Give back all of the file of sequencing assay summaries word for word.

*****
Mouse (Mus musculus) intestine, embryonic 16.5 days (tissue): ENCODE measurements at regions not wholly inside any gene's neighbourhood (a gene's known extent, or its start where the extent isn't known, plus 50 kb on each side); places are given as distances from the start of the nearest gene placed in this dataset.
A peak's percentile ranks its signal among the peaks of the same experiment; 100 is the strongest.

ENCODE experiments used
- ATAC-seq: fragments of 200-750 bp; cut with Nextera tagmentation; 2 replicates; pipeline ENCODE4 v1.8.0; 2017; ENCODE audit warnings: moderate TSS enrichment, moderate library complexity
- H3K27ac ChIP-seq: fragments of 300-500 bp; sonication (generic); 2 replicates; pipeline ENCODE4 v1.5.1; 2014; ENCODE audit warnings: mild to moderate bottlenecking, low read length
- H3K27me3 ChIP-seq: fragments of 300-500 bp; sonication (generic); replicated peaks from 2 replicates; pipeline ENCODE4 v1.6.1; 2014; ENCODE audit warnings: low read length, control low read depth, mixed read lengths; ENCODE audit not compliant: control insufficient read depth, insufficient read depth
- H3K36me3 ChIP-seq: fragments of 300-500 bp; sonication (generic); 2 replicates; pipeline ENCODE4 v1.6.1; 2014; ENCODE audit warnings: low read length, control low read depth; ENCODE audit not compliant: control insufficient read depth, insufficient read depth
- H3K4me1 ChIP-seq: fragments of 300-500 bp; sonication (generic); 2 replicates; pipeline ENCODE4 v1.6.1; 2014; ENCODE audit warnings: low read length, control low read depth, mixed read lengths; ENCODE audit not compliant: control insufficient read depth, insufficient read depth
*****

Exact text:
Mouse (Mus musculus) intestine, embryonic 16.5 days (tissue): ENCODE measurements at regions not wholly inside any gene's neighbourhood (a gene's known extent, or its start where the extent isn't known, plus 50 kb on each side); places are given as distances from the start of the nearest gene placed in this dataset.
A peak's percentile ranks its signal among the peaks of the same experiment; 100 is the strongest.

ENCODE experiments used
- ATAC-seq: fragments of 200-750 bp; cut with Nextera tagmentation; 2 replicates; pipeline ENCODE4 v1.8.0; 2017; ENCODE audit warnings: moderate TSS enrichment, moderate library complexity
- H3K27ac ChIP-seq: fragments of 300-500 bp; sonication (generic); 2 replicates; pipeline ENCODE4 v1.5.1; 2014; ENCODE audit warnings: mild to moderate bottlenecking, low read length
- H3K27me3 ChIP-seq: fragments of 300-500 bp; sonication (generic); replicated peaks from 2 replicates; pipeline ENCODE4 v1.6.1; 2014; ENCODE audit warnings: low read length, control low read depth, mixed read lengths; ENCODE audit not compliant: control insufficient read depth, insufficient read depth
- H3K36me3 ChIP-seq: fragments of 300-500 bp; sonication (generic); 2 replicates; pipeline ENCODE4 v1.6.1; 2014; ENCODE audit warnings: low read length, control low read depth; ENCODE audit not compliant: control insufficient read depth, insufficient read depth
- H3K4me1 ChIP-seq: fragments of 300-500 bp; sonication (generic); 2 replicates; pipeline ENCODE4 v1.6.1; 2014; ENCODE audit warnings: low read length, control low read depth, mixed read lengths; ENCODE audit not compliant: control insufficient read depth, insufficient read depth